If you use the word “consistent” as one of your strengths on a resume, could the potential employer of your dream job pull up your Facebook, Twitter, or Instagram and view the same “brand” across all social platforms?
Yes? No? Maybe? If that question took you more than three seconds to answer then it is likely that you have some serious work to do.
The day you create an account on social media is the first step in defining your digital footprint. Whether you realize it or not, you are walking, talking, tweeting, posting, brand – just like Nike, Campbell’s, McDonald’s, or Wal-Mart. Although you may not be a well-sought household name, you have the responsibility of protecting your reputation and projecting a positive image that shows your personality, wisdom, and strengths.
If you were an early adopter of social media, chances are, social media etiquette was the last thing on your mind. Once upon the time Facebook was a safe utopia to express yourself without your parents having the slightest clue about the silly pictures you posted or the inappropriate school-aged jokes you shared among your immediate circle of Facebook junkies. At one period of time, a hashtag was merely a symbol on phone and not a crafty way to track a trending conversation.
Fortunately for us, the popularity and accessibility of social media has tremendously increased with our age. No longer are we the teens with no worries about what we post; we are young adults who realize that our actions on social media could cost us an opportunity to advance in our professional careers.
Don’t panic if you haven’t come to this revelation or experienced social media related problems first hand – all is definitely not lost. Find out what you can do to protect your reputation online and remain a candidate for your dream job.
1. Google Me Baby
Google was your best friend in college and will be your best friend when it comes to your personal brand. Use Google and other search engines such as Yahoo or Bing to see what information is available about you. Most employers often start with a quick Google search, so before you apply to your dream job check out what others can find out about you first.
2. Know Your Rights: Explore Privacy Settings
If you are someone who does not keep up with the constantly changing privacy settings on social networks, then you may be victim of a potential employer seeing a picture of you lining up twelve shots of patron and taking them to the head last weekend. Then again, if you are a closed book with little or limited information available, an employer may think that you have something to hide. An open or closed profile may appear hopeless in a job search; however it is up to you to determine the type of information that you want to be available to the public. Become familiar with your privacy options and use them to your advantage.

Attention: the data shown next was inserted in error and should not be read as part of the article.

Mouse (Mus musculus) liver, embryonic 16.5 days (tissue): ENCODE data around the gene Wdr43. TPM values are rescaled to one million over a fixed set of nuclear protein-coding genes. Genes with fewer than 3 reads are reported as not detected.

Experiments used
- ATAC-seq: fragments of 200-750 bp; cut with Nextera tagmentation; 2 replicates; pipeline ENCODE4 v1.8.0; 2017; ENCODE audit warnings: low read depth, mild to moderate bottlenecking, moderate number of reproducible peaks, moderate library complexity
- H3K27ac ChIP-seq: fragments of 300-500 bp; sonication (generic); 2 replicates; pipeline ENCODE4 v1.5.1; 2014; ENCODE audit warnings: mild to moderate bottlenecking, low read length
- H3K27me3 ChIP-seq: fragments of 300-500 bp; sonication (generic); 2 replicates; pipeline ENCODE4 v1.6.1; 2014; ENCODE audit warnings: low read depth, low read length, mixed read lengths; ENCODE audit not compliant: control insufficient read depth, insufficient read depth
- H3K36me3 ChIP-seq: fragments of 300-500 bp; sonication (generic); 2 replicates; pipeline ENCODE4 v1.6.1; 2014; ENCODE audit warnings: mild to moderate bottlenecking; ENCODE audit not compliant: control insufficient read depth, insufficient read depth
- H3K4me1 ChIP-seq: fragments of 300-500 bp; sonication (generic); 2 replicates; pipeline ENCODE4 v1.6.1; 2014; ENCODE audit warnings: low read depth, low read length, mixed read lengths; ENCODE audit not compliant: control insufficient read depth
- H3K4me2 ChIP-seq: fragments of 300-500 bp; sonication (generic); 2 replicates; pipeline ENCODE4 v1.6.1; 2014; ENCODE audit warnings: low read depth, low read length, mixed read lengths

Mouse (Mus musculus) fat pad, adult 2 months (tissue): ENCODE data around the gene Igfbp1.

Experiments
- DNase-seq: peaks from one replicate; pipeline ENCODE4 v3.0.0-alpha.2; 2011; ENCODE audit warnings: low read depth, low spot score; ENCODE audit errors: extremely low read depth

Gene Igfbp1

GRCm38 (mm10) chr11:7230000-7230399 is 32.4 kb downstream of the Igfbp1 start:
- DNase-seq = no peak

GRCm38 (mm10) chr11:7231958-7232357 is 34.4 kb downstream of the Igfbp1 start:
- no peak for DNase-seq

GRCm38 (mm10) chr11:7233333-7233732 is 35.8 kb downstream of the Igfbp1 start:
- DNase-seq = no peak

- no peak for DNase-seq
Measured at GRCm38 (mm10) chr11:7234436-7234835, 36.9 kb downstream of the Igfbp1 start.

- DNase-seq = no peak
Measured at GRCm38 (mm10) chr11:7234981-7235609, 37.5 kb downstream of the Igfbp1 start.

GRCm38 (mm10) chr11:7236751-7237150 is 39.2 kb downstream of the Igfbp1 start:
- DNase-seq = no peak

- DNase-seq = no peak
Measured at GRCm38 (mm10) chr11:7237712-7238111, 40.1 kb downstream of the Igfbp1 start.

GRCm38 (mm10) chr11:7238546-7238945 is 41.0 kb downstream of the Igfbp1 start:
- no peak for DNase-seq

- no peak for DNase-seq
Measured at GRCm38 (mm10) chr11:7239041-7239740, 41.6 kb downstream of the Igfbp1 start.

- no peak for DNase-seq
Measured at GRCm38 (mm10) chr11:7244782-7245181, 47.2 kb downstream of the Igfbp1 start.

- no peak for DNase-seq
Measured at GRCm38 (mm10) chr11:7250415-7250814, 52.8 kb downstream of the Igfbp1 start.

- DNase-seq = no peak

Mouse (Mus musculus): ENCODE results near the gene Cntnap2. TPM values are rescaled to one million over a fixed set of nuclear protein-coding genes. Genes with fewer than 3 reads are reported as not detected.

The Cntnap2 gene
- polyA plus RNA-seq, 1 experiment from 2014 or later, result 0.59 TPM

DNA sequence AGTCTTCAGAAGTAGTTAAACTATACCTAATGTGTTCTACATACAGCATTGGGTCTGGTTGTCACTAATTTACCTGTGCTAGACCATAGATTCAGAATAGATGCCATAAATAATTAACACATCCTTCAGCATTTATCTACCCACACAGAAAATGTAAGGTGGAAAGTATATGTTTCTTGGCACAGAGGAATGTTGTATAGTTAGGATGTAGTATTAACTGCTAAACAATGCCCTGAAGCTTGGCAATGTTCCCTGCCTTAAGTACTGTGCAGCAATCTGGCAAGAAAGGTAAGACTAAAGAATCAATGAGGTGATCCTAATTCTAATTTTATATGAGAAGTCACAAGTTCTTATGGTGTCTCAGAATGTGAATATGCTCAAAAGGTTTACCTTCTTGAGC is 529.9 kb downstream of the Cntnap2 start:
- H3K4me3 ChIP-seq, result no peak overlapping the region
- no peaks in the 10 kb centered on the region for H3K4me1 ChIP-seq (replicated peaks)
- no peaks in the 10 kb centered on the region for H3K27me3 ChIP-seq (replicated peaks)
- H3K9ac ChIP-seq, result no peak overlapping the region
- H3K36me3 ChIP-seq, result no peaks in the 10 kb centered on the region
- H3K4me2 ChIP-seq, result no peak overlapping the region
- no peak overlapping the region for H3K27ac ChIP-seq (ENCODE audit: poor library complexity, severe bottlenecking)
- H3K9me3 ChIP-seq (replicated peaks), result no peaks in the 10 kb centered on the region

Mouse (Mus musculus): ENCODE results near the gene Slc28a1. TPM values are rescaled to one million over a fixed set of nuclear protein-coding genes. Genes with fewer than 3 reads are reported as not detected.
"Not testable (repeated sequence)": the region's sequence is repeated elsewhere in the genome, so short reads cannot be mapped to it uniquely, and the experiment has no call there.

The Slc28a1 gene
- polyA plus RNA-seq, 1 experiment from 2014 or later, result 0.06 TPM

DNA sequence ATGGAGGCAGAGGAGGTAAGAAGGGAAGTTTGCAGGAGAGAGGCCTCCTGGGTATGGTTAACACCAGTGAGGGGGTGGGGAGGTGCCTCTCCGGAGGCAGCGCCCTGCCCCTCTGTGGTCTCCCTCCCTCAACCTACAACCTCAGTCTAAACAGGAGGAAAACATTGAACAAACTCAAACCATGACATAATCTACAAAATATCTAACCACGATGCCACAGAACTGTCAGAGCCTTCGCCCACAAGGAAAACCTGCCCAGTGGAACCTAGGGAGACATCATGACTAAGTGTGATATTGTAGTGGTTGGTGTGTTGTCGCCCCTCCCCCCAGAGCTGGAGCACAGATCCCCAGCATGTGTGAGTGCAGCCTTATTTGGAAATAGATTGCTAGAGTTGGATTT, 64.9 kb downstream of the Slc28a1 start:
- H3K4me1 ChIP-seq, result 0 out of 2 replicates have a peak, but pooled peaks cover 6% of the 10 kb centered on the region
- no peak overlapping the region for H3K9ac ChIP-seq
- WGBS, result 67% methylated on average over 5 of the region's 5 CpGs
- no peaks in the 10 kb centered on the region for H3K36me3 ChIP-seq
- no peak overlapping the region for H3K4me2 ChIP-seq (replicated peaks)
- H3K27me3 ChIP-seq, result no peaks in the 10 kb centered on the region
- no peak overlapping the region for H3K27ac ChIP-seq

3. Separate Profiles, Separate E-mails
No one should limit themselves to one e-mail, especially for the purpose of social media. If you decide to create separate profiles for your personal and professional image, make sure that you have e-mails for both purposes. E-mail searches are often used to screen potential job candidates, so make sure that a social media account that you don’t want an employer to view is not associated with your professional e-mail.
4. Give Your Social Media Profile a Make-Over
If you cannot fathom the idea of deleting your profile and starting over or creating a separate profile for business, it’s time to give your profile a make-over. If you have a public profile, be sure to make it private during this transition. Delete any posts or pictures that can be potentially damaging to your brand. Untag yourself from posts or pictures from friends who may not understand that pictures from the club or Spring Break are no longer memories you want to share with the world. Explore your privacy settings to determine which options make you comfortable. Anything that you want to keep (i.e. pictures) should be moved onto a USB.
5. Contact Your Friends and Family
Be sure to contact your friends and family to let them know that you are currently strengthening your personal brand and would appreciate communication before anything that could be potentially damaging is posted. Although you can control tag settings, you cannot control if someone wants to post something or not. It is likely that they will be understanding and respect your wishes. If not, reporting bad content or deleting someone from your account may be actions that you may not necessarily want to do but something that you may be thankful for in the long run.
Social media is an evolving “thing” that the world (and employers) has embraced. It is your responsibility to keep up with the evolution and understand where your social brand lands in the scheme of things.
After all, you don’t want to be viewed as a consistent liar if you’re an accomplished, community-driven saint on LinkedIn and a bar-hopping, explicit individual with no regard to life on Facebook.
Have you given your social media profiles a make-over? Do you know someone that needs to take this advice? Share below!
Whitney L. White is a recent college graduate from Wilberforce University with a passion for social media and personal branding. By day, she is a Job Search Assistant to Job Seekers in Cincinnati and by night she is glued to her phone following the latest trends in social media. She strives to shake all stigmas of Millennials and uplift her fellow Gen Yers on the way. Follow her on Twitter @i_HEARTNews. WARNING: Her profile is pretty darn clean.